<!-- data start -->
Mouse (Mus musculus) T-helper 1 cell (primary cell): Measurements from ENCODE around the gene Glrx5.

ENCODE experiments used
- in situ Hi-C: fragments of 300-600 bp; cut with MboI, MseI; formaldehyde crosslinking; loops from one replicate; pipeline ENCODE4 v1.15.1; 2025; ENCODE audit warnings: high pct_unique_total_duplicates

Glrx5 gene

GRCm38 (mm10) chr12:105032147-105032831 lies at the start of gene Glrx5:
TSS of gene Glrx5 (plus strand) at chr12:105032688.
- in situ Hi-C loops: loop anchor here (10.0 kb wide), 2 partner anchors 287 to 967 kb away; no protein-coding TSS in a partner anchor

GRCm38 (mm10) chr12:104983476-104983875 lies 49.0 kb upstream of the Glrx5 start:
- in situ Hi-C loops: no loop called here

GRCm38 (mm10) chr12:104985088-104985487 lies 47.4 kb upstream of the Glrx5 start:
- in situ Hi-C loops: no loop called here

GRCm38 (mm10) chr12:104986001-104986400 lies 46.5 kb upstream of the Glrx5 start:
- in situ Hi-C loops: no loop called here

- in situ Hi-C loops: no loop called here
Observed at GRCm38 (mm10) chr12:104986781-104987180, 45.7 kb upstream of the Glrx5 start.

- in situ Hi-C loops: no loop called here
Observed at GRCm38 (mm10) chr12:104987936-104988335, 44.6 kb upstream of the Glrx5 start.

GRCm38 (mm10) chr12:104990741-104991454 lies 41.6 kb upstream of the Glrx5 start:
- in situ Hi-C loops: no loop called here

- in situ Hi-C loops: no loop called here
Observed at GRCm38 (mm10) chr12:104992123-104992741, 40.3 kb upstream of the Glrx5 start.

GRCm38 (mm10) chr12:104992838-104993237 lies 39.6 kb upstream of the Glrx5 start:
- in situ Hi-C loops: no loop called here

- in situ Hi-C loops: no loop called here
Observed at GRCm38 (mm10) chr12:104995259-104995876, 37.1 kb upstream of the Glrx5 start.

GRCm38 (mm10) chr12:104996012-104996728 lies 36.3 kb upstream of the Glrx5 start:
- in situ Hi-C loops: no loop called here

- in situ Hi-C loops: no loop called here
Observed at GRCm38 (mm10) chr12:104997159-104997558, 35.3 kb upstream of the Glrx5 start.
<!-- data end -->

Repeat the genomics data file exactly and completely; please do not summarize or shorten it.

Mouse (Mus musculus) T-helper 1 cell (primary cell): Measurements from ENCODE around the gene Glrx5.

ENCODE experiments used
- in situ Hi-C: fragments of 300-600 bp; cut with MboI, MseI; formaldehyde crosslinking; loops from one replicate; pipeline ENCODE4 v1.15.1; 2025; ENCODE audit warnings: high pct_unique_total_duplicates

Glrx5 gene

GRCm38 (mm10) chr12:105032147-105032831 lies at the start of gene Glrx5:
TSS of gene Glrx5 (plus strand) at chr12:105032688.
- in situ Hi-C loops: loop anchor here (10.0 kb wide), 2 partner anchors 287 to 967 kb away; no protein-coding TSS in a partner anchor

GRCm38 (mm10) chr12:104983476-104983875 lies 49.0 kb upstream of the Glrx5 start:
- in situ Hi-C loops: no loop called here

GRCm38 (mm10) chr12:104985088-104985487 lies 47.4 kb upstream of the Glrx5 start:
- in situ Hi-C loops: no loop called here

GRCm38 (mm10) chr12:104986001-104986400 lies 46.5 kb upstream of the Glrx5 start:
- in situ Hi-C loops: no loop called here

- in situ Hi-C loops: no loop called here
Observed at GRCm38 (mm10) chr12:104986781-104987180, 45.7 kb upstream of the Glrx5 start.

- in situ Hi-C loops: no loop called here
Observed at GRCm38 (mm10) chr12:104987936-104988335, 44.6 kb upstream of the Glrx5 start.

GRCm38 (mm10) chr12:104990741-104991454 lies 41.6 kb upstream of the Glrx5 start:
- in situ Hi-C loops: no loop called here

- in situ Hi-C loops: no loop called here
Observed at GRCm38 (mm10) chr12:104992123-104992741, 40.3 kb upstream of the Glrx5 start.

GRCm38 (mm10) chr12:104992838-104993237 lies 39.6 kb upstream of the Glrx5 start:
- in situ Hi-C loops: no loop called here

- in situ Hi-C loops: no loop called here
Observed at GRCm38 (mm10) chr12:104995259-104995876, 37.1 kb upstream of the Glrx5 start.

GRCm38 (mm10) chr12:104996012-104996728 lies 36.3 kb upstream of the Glrx5 start:
- in situ Hi-C loops: no loop called here

- in situ Hi-C loops: no loop called here
Observed at GRCm38 (mm10) chr12:104997159-104997558, 35.3 kb upstream of the Glrx5 start.